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Consumer Protection

What are the Protections?

Twenty-three states have passed consumer protection laws specifically involving “business opportunities” which are defined as an arrangement in which “a seller solicits a prospective purchaser to enter into a new business.” Simply stated, if a company sells vending machines with no support of any kind they are not a business opportunity. If they say they are helping you start a business they are a business opportunity.

Questions You Should Ask

Why Are Consumer Protection Laws Important?

In the last two years three companies have been forced out of the healthy vending industry due to fraudulent business practices. These companies left scores of purchasers with no equipment, no support and no money back. None of these companies were following the laws in the 23 states and consumers could have found this out if they had been armed with the information on this page.

These three companies were not new. Two had been in business for several years and one for six years. The common denominator with all three was that they tried to expand their services into being a business opportunity but did not follow business opportunity law. Once a state discovered this they fined the company and forced them to return money. Once their cash on hand was gone they had no money left to refund other purchasers once other states learned of the illegal sales.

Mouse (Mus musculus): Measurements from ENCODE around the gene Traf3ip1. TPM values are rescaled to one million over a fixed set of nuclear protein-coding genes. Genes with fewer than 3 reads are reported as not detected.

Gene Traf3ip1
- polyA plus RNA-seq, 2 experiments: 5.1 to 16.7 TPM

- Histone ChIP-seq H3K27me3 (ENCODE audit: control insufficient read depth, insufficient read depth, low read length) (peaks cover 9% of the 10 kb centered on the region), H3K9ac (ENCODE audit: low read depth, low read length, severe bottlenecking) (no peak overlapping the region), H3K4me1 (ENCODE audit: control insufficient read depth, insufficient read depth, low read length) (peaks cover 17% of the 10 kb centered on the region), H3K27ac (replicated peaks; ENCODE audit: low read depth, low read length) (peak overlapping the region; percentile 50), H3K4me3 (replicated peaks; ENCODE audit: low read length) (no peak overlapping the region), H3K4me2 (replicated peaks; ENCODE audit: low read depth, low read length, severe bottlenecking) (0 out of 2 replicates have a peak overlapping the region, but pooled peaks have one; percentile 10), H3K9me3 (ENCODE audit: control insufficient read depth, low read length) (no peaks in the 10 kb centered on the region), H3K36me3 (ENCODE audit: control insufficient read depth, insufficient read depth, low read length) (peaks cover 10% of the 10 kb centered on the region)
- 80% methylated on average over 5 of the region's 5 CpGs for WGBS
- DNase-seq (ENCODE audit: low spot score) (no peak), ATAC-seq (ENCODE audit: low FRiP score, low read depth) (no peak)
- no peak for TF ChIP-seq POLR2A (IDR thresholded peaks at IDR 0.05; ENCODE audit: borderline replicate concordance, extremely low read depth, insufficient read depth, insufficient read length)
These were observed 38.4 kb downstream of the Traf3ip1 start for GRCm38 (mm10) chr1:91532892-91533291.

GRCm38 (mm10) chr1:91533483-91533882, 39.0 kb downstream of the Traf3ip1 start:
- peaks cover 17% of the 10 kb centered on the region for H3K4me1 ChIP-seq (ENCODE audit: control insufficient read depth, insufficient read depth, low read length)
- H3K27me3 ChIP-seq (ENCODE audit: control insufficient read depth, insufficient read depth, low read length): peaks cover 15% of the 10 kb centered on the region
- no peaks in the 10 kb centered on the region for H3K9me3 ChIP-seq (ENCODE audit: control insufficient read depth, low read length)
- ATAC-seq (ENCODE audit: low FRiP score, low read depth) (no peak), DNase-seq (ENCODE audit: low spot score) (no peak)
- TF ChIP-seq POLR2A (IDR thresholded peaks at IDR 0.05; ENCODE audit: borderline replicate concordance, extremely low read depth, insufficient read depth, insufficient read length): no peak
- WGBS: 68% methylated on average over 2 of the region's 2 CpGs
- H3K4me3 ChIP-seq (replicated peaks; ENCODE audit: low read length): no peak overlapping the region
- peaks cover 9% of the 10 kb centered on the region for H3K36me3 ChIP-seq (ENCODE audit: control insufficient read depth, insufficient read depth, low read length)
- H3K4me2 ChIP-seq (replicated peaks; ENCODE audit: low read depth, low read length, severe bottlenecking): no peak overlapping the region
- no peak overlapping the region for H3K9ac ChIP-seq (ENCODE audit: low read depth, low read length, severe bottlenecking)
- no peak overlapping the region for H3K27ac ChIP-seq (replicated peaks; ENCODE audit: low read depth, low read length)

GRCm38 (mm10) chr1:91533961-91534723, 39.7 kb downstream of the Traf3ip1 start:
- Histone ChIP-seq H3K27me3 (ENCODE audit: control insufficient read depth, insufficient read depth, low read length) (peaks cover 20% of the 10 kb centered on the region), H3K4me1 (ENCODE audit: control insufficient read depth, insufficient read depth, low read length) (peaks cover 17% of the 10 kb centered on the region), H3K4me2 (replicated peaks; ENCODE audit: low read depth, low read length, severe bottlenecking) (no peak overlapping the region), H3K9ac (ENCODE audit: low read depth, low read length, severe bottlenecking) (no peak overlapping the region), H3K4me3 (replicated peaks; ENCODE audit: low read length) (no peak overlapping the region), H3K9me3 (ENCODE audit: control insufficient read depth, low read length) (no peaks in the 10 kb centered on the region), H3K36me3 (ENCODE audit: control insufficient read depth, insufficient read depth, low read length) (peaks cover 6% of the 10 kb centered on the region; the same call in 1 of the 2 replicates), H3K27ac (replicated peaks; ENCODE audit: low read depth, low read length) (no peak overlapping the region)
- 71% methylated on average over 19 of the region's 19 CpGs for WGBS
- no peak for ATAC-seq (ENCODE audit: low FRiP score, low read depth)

These same types of laws and business failures are also seen in the franchise world but prospective franchisees seem to be better informed of the laws companies must follow.

What Are the Protections in Place?

All 23 states require the seller to provide a detailed disclosure document to the prospective purchaser. It must include items like:

  • Whether the company owners have been convicted of a felony or have declared bankruptcy
  • How long the company has been in business and how long it has been offering the business opportunity
  • If they offered a business opportunity in the past and if so why they stopped doing so
  • What is included in the company’s training program

Seventeen of the 23 states require that the company register with a state government agency. These states have the best consumer protection. The phone number of the agency is listed so that you can call and verify whether a company is registered and selling legally to residents of that state.

Some states require that financial documents be included. Prospective purchasers often want to see how much money a company has in the bank as one measure of their financial stability. Cash of less than $250,000 is considered risky.

Many states require that equipment be delivered within 30-45 days. This prevents a company from offering to store the equipment for many months and then going out of business before it is delivered.

What Should I Look For?

If your state is one of the 23 with a business opportunity law see if the company provides a detailed disclosure document at the beginning of the sales process. If they do not they are not following the law. If they do check your state on this page to see if registration is required. If it is call your state and ask if they are registered.

Ask the company if they follow business opportunity law. If they do they will be happy to discuss their compliance with you. If they provide excuses instead of a disclosure you may want to consider other options.

Remember–if a company says they will help you start a business they are a business opportunity and fall under these laws.